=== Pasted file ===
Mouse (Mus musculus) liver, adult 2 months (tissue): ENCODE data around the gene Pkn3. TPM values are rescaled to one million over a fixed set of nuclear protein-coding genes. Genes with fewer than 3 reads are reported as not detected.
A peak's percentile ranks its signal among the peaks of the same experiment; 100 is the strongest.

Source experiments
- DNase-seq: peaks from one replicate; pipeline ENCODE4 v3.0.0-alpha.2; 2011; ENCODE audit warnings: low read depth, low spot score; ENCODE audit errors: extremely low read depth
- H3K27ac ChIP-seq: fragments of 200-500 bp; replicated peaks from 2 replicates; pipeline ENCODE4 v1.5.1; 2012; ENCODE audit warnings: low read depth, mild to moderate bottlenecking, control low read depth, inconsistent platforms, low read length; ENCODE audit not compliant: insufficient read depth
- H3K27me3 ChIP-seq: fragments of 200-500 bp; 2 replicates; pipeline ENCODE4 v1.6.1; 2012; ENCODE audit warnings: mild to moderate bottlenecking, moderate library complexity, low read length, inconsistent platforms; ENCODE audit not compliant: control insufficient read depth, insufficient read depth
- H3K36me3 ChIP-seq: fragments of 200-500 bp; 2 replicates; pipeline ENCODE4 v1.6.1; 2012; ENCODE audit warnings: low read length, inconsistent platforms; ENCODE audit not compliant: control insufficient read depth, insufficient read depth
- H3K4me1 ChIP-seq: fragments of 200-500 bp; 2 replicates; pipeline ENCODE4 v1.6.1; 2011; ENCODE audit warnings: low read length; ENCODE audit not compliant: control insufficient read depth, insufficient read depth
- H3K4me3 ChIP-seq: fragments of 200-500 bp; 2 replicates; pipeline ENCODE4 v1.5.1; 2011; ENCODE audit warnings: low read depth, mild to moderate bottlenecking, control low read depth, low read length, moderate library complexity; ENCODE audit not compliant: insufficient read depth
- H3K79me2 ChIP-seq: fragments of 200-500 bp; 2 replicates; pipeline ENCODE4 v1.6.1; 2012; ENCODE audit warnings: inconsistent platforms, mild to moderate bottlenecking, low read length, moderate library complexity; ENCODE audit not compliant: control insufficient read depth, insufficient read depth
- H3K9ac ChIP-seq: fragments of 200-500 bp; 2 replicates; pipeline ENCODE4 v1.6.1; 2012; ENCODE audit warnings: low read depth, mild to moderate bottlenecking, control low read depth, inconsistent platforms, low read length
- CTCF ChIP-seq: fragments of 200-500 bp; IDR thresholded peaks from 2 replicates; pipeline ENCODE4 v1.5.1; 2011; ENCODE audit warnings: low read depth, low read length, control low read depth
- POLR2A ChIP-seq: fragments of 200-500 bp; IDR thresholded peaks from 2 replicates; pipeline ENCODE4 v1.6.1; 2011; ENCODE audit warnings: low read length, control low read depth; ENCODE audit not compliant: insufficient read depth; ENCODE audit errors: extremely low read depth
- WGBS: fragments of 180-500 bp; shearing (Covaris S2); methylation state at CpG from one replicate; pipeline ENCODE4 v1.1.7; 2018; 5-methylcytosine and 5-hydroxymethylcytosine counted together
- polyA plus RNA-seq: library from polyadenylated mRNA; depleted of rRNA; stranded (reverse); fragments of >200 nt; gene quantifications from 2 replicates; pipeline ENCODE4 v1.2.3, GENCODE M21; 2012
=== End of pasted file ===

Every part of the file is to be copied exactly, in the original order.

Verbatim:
Mouse (Mus musculus) liver, adult 2 months (tissue): ENCODE data around the gene Pkn3. TPM values are rescaled to one million over a fixed set of nuclear protein-coding genes. Genes with fewer than 3 reads are reported as not detected.
A peak's percentile ranks its signal among the peaks of the same experiment; 100 is the strongest.

Source experiments
- DNase-seq: peaks from one replicate; pipeline ENCODE4 v3.0.0-alpha.2; 2011; ENCODE audit warnings: low read depth, low spot score; ENCODE audit errors: extremely low read depth
- H3K27ac ChIP-seq: fragments of 200-500 bp; replicated peaks from 2 replicates; pipeline ENCODE4 v1.5.1; 2012; ENCODE audit warnings: low read depth, mild to moderate bottlenecking, control low read depth, inconsistent platforms, low read length; ENCODE audit not compliant: insufficient read depth
- H3K27me3 ChIP-seq: fragments of 200-500 bp; 2 replicates; pipeline ENCODE4 v1.6.1; 2012; ENCODE audit warnings: mild to moderate bottlenecking, moderate library complexity, low read length, inconsistent platforms; ENCODE audit not compliant: control insufficient read depth, insufficient read depth
- H3K36me3 ChIP-seq: fragments of 200-500 bp; 2 replicates; pipeline ENCODE4 v1.6.1; 2012; ENCODE audit warnings: low read length, inconsistent platforms; ENCODE audit not compliant: control insufficient read depth, insufficient read depth
- H3K4me1 ChIP-seq: fragments of 200-500 bp; 2 replicates; pipeline ENCODE4 v1.6.1; 2011; ENCODE audit warnings: low read length; ENCODE audit not compliant: control insufficient read depth, insufficient read depth
- H3K4me3 ChIP-seq: fragments of 200-500 bp; 2 replicates; pipeline ENCODE4 v1.5.1; 2011; ENCODE audit warnings: low read depth, mild to moderate bottlenecking, control low read depth, low read length, moderate library complexity; ENCODE audit not compliant: insufficient read depth
- H3K79me2 ChIP-seq: fragments of 200-500 bp; 2 replicates; pipeline ENCODE4 v1.6.1; 2012; ENCODE audit warnings: inconsistent platforms, mild to moderate bottlenecking, low read length, moderate library complexity; ENCODE audit not compliant: control insufficient read depth, insufficient read depth
- H3K9ac ChIP-seq: fragments of 200-500 bp; 2 replicates; pipeline ENCODE4 v1.6.1; 2012; ENCODE audit warnings: low read depth, mild to moderate bottlenecking, control low read depth, inconsistent platforms, low read length
- CTCF ChIP-seq: fragments of 200-500 bp; IDR thresholded peaks from 2 replicates; pipeline ENCODE4 v1.5.1; 2011; ENCODE audit warnings: low read depth, low read length, control low read depth
- POLR2A ChIP-seq: fragments of 200-500 bp; IDR thresholded peaks from 2 replicates; pipeline ENCODE4 v1.6.1; 2011; ENCODE audit warnings: low read length, control low read depth; ENCODE audit not compliant: insufficient read depth; ENCODE audit errors: extremely low read depth
- WGBS: fragments of 180-500 bp; shearing (Covaris S2); methylation state at CpG from one replicate; pipeline ENCODE4 v1.1.7; 2018; 5-methylcytosine and 5-hydroxymethylcytosine counted together
- polyA plus RNA-seq: library from polyadenylated mRNA; depleted of rRNA; stranded (reverse); fragments of >200 nt; gene quantifications from 2 replicates; pipeline ENCODE4 v1.2.3, GENCODE M21; 2012